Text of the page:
Limit the distractions.

Turn off the television, radio and anything that might pull away a child’s attention. Try it outside, lying on the lawn. Do it while traveling in the car. I find that my most productive brainstorming times have been on long walks with my son.

Push beyond the obvious.

As I’ve worked with children, I’ve found they need a gentle, encouraging push to get beyond that first line of overused ideas. So if you’re all dreaming up names for a super hero who’s a bear, know the first answer will be “Super Bear!” Gratefully accept it, then say something like, “Great idea! But what else could we name him?” Once your child gets past the initial shock that there might possibly be another answer, she’ll come up with more. And in the end, she’ll see how much better the fifth idea was than the first one.

Copyright © 2004 Bruce Van Patter. All rights reserved. International copyright secured.

Family Fun on Little-Known Holidays

Find fun and educational activities for your children this summer.

by Bruce Van Patter

June 5 — National Trails Day

According to the American Hiking Society*, which created this holiday, National Trail Day exists to “bring the next generation outside and into the wonder of the natural world.” It’s a great day to celebrate your family and the beauty of God’s creation.
Hiking with small children, however, can be challenging. Many parents find the thought daunting. The key to a successful family nature walk is to make it child-friendly, say Mark and Amy Reif, avid hikers and parents of three young children. They’ve been taking to the trails across the country since their oldest was still in a backpack. As early as age 2, their children have enjoyed hikes of a mile or more. “We try to make it exciting for them,” the Reifs said, “like letting them play in a stream, or climb a tree. Sometimes even just looking for the color trail markers keeps the kids going.”
Frequent breaks are encouraged. “We stay flexible about time,” they add. “Our kids are free to stop and touch things. We let them investigate. Sometimes we just stand and listen to sounds — or hear the lack of sounds.”
Combining the Reifs’ wisdom with advice from the American Hiking Society, here are tips on making your family hiking experience a great one:
Be prepared — take with you plenty of water and snacks for when kids tire. If you’re hiking while on vacation, look at some books in advance about the area in which you’ll walk. That will help your children know what to look for. Or try bringing along a small field guide on birds or wildflowers.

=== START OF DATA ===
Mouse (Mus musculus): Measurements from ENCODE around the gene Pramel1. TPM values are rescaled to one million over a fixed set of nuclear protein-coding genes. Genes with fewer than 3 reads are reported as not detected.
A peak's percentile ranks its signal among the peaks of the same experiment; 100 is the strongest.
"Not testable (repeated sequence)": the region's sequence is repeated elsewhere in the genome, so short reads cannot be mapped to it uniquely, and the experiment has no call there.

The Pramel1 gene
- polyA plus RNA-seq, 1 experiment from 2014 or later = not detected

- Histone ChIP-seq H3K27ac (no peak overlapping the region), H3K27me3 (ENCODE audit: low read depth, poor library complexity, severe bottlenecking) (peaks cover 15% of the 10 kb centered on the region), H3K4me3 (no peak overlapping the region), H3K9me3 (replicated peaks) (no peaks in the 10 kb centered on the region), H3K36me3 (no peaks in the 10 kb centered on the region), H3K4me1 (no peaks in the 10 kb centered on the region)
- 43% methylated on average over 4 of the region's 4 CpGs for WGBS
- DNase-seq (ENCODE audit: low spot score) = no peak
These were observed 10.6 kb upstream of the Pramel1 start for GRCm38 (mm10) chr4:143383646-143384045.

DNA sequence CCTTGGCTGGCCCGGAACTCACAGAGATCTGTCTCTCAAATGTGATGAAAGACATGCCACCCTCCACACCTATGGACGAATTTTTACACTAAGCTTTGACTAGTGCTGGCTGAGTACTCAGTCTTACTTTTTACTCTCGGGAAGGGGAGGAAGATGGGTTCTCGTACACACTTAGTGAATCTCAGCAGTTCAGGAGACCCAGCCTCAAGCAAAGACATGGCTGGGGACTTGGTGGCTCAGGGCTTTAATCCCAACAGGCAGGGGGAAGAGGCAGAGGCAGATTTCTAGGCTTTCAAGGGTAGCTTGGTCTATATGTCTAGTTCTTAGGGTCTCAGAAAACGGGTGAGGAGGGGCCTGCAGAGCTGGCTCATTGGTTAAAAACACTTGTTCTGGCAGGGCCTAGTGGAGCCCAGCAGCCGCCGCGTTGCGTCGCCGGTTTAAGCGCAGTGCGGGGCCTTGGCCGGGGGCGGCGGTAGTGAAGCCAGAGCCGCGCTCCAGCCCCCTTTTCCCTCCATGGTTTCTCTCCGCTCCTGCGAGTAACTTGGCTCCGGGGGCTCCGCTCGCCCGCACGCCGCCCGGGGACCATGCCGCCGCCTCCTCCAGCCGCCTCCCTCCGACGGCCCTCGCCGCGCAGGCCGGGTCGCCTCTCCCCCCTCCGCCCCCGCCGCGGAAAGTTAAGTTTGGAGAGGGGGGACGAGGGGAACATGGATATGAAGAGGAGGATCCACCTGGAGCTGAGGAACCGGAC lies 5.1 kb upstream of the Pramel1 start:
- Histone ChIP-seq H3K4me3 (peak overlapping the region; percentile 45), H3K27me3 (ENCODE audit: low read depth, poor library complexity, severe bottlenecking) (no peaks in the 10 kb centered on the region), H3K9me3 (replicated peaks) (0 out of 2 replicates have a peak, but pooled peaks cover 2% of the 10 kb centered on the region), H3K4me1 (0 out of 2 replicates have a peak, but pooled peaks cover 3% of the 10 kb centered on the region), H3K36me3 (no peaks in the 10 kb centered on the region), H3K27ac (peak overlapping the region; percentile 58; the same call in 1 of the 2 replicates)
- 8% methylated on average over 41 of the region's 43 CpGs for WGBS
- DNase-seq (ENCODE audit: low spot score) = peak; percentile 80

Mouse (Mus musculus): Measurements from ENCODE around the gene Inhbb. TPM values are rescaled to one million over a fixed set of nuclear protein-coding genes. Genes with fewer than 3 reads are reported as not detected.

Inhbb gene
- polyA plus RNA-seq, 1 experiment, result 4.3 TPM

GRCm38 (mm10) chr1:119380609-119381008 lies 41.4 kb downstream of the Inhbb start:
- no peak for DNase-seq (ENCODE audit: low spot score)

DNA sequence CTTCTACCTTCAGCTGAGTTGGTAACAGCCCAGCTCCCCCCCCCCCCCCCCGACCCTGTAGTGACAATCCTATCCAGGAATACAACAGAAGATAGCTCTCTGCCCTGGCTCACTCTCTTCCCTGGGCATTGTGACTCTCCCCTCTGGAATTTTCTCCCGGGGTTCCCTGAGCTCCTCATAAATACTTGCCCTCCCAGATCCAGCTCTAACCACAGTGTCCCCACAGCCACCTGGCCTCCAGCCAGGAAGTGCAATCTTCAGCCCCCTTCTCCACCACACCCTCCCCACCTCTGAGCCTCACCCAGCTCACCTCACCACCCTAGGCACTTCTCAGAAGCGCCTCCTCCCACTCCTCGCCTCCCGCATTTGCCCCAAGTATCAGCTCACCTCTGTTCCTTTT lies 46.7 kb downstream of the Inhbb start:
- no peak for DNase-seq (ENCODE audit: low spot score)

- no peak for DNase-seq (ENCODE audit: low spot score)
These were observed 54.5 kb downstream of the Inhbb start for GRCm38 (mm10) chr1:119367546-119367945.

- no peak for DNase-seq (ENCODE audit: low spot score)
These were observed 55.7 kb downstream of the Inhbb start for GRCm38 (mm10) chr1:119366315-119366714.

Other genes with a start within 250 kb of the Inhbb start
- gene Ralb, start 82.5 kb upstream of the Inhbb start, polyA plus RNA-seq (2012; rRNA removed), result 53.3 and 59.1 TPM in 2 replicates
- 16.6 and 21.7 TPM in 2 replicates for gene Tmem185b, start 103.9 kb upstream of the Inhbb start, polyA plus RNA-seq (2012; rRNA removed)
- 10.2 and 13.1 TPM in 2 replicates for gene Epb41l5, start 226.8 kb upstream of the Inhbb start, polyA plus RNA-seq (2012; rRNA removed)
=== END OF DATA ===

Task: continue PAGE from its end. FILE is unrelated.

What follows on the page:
Be reasonable — don’t tackle too much too soon. That doesn’t necessarily mean flat trails; a short climb over rocks or a stroll around a pond might be just the right length.
Be flexible — be off the clock as much as possible. Allow for distractions. Let your kids control the pace and, at times, the direction. The goal is exploration, not getting there and back in the expected time.
Be safe — keep your children in sight at all times. Trails with beautiful vistas can have dangerous drops. Also, a child can get lost very quickly if he wanders off the trail. Teach them that if they do get lost, they need to stay put until you come to them.
Ready to hit the woods? To add a creative edge, turn your time outdoors into a Scavenger Hike or Town Treasure Hunt.
Happy Trails!

June 8 — First Commercial Ice Cream

Ah, the creamy sweetness of a spoonful of ice cream. The delicious chill, the smooth glide down the throat — it’s just the thing for a hot summer night. What would summer be without ice cream? It’s the perfect match.
In fact, the whole of July is set aside as National Ice Cream Month. But we’ll celebrate it this day, the anniversary of the first commercially made and advertised ice cream in America. In 1786, a Mr. Hall of Chatham Street in New York City put an ad in the newspaper to tell customers that he was now in the business of selling ice cream.
Not that ice cream was a new thing. Here are some highlights of ice-cream history:

  • No business like snow business: Emperor Nero in Rome has runners bring down high mountain snow to flavor with fruit juices
  • But could they make a freezer pop?: The Chinese, also inventors of fireworks, create a treat much like today’s sherbet. Marco Polo brings the recipe back to Europe.
  • He had to table this idea: William Bladen, governor of Maryland, becomes the first person in America known to have served ice cream. He likes it “with the Strawberries and Milk.”
  • No wonder he needed wooden teeth: In one summer alone, George Washington runs up a $200 tab buying ice cream in New York City.
  • Writing the Declaration of Independence took less time: Thomas Jefferson makes his own recipe for ice cream, which includes 18 steps.
  • That’s what it’s all about: By 1900, street vendors of ice cream are called “hokey-pokey men.”
  • Don’t waffle, who did it? Two different men invent the ice-cream cone around 1903. Who gets credit?*
  • Hey, let’s not get personal, bud: By the 1920s, soda fountains in drug stores are wildly popular, selling carbonated ice-cream drinks served by “soda jerks.”

Soda jerks created their own language for the orders they’d call out. See if you can match the food with the wacky name they gave it.

Soda Jerk Term What Was Ordered
Cow juice Glass of milk
Fly cake Raisin cake
Dog biscuit Cracker
Mug of murk Coffee
Barrel of red mud Strawberry milkshake